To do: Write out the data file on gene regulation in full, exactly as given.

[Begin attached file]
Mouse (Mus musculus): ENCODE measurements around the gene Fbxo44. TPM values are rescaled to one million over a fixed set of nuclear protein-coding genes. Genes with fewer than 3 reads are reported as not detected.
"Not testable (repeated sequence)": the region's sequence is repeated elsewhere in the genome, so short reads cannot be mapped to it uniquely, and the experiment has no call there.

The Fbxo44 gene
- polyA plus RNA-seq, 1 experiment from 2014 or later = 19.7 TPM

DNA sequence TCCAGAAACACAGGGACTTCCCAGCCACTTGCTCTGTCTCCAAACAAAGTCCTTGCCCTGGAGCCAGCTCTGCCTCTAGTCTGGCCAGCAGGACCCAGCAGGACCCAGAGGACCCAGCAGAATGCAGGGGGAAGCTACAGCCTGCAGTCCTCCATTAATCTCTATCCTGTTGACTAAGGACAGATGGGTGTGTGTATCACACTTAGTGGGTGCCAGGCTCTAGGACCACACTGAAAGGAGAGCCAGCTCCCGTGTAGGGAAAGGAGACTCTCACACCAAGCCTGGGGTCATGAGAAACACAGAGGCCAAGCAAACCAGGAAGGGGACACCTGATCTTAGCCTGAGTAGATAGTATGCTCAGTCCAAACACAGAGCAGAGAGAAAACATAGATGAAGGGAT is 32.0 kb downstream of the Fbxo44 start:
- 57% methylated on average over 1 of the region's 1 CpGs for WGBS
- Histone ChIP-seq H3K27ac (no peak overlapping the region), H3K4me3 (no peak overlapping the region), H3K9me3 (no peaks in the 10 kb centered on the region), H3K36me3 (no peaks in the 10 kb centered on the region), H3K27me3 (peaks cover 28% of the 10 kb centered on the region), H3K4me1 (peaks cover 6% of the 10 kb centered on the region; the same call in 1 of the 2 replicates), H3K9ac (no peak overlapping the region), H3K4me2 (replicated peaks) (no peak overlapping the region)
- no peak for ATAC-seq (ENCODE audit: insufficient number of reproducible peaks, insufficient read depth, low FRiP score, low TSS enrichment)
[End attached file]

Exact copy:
Mouse (Mus musculus): ENCODE measurements around the gene Fbxo44. TPM values are rescaled to one million over a fixed set of nuclear protein-coding genes. Genes with fewer than 3 reads are reported as not detected.
"Not testable (repeated sequence)": the region's sequence is repeated elsewhere in the genome, so short reads cannot be mapped to it uniquely, and the experiment has no call there.

The Fbxo44 gene
- polyA plus RNA-seq, 1 experiment from 2014 or later = 19.7 TPM

DNA sequence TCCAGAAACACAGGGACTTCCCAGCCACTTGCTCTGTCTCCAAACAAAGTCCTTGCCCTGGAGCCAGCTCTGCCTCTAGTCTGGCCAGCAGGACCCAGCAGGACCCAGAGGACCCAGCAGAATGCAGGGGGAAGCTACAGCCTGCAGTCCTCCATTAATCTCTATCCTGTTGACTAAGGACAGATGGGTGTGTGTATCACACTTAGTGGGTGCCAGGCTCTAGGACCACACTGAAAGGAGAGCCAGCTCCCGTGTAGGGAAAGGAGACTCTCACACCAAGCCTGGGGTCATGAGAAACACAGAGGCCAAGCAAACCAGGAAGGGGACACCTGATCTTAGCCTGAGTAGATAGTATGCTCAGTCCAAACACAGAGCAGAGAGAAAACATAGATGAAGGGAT is 32.0 kb downstream of the Fbxo44 start:
- 57% methylated on average over 1 of the region's 1 CpGs for WGBS
- Histone ChIP-seq H3K27ac (no peak overlapping the region), H3K4me3 (no peak overlapping the region), H3K9me3 (no peaks in the 10 kb centered on the region), H3K36me3 (no peaks in the 10 kb centered on the region), H3K27me3 (peaks cover 28% of the 10 kb centered on the region), H3K4me1 (peaks cover 6% of the 10 kb centered on the region; the same call in 1 of the 2 replicates), H3K9ac (no peak overlapping the region), H3K4me2 (replicated peaks) (no peak overlapping the region)
- no peak for ATAC-seq (ENCODE audit: insufficient number of reproducible peaks, insufficient read depth, low FRiP score, low TSS enrichment)